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Grandford, March

History of Romano-British Village at Grandford, March.

Between 1958 and 1964 excavations were carried out at the site of the very large Romano-British settlement near Grandford House. See Proceedings of the Cambridge Antiquarian Society Volume LXX 1980, report by T W Potter and C F Potter. This excavation focussed on the unploughed area of the site; by 1967 this last remaining untouched section had also been ploughed over.

The discussion at the end of the paper draws the following conclusions:

  1. Initial occupation seems to have begun c. A.D. 65-75 probably in Nero’s reign. This makes it an exceptionally early Fenland site of this kind.
  2. Conditions would not have been easy; there is evidence of death by drowning but the site would have been drying out.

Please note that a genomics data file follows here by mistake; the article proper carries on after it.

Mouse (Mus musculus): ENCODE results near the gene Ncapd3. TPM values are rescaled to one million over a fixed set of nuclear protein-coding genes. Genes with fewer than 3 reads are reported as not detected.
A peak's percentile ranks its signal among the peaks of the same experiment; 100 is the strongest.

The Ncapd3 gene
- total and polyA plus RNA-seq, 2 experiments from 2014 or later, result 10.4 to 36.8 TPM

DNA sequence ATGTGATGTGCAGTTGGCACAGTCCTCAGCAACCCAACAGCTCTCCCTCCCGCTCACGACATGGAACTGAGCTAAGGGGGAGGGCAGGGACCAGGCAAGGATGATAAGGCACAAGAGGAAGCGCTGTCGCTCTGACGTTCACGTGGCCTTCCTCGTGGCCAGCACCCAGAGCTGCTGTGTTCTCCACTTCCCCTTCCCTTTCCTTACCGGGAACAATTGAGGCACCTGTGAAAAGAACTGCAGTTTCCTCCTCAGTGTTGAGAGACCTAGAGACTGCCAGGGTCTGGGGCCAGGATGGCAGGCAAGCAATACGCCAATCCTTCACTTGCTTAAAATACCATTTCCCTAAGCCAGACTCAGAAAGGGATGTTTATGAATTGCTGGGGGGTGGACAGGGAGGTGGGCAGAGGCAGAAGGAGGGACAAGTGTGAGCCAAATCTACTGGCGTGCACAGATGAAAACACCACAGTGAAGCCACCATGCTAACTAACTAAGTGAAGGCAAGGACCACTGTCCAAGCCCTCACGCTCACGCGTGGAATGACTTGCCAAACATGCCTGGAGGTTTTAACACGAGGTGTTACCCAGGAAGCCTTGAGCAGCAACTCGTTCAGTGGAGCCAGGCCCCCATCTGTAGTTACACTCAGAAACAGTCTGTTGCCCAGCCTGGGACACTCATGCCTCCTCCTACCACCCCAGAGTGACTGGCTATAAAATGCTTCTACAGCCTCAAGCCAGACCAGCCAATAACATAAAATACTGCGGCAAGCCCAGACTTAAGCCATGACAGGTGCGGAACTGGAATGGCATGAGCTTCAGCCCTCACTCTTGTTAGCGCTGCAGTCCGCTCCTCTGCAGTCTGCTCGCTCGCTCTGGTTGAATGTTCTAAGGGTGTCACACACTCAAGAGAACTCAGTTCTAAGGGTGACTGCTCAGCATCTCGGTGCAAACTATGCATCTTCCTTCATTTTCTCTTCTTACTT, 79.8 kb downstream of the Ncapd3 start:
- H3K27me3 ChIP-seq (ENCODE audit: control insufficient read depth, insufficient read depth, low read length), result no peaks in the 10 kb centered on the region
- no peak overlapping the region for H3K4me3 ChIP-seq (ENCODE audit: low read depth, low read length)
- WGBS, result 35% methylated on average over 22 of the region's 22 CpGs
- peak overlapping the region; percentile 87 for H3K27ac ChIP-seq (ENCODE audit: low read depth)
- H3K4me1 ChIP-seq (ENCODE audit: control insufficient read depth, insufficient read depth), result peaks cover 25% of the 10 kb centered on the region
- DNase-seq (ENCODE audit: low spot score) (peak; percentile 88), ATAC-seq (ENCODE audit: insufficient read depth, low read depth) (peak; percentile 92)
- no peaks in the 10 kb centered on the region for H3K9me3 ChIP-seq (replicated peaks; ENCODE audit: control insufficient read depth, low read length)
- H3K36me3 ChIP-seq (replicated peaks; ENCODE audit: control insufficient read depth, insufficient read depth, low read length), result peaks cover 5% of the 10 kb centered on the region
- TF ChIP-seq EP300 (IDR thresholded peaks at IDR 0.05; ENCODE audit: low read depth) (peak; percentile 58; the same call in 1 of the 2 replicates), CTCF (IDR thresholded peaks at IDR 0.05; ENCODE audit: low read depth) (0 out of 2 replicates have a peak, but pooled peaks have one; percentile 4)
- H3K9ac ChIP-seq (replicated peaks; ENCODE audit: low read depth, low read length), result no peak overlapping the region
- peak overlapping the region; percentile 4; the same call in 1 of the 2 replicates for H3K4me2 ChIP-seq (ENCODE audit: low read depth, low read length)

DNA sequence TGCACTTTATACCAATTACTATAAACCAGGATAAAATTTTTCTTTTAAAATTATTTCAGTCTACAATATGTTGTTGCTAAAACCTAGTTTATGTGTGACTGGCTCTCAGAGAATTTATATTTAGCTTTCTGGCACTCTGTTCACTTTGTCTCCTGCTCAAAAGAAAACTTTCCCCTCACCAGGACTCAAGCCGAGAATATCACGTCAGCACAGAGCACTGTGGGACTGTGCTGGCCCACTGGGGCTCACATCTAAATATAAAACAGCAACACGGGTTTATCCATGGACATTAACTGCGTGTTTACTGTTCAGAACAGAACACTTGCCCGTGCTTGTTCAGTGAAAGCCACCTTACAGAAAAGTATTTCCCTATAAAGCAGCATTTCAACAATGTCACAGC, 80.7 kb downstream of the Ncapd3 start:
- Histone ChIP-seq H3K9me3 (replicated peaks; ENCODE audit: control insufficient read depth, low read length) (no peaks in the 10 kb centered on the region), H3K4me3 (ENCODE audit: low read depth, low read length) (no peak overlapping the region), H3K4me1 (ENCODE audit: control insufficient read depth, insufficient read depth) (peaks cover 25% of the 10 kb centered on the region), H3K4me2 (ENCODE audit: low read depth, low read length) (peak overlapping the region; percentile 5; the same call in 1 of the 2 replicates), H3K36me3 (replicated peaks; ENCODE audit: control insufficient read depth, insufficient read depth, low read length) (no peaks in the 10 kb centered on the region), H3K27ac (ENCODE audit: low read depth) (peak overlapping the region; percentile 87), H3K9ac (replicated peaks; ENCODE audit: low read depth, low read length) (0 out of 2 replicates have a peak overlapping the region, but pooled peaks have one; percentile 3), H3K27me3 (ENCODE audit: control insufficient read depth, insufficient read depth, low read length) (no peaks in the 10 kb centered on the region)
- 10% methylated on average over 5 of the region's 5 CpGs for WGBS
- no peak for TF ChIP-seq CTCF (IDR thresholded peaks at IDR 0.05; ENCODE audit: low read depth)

3. Circa A.D. 90 there were substantial timber frame buildings and the rubbish indicates that the inhabitants were reasonably well off.
  4. The main industry was agriculture. Sheep were bing kept for their wool and there may have been a local weaving industry.
  5. 5. In the middle of the Third century there was a disastrous flood. Other sites such as Stonea, Hockwold, Welney and Earith are known to have flooded around the same time.
  6. Grandford was soon reoccupied after the flood. Stone was used for the footings of the buildings now but the rest was of timber. Window glass was used.
  7. Occupation persisted until about A.D. 390. There is no evidence of occupation in Saxon times. This is consistent with the apparent abandonment of other ‘islands’ in central Cambridgeshire in the early 5th century.


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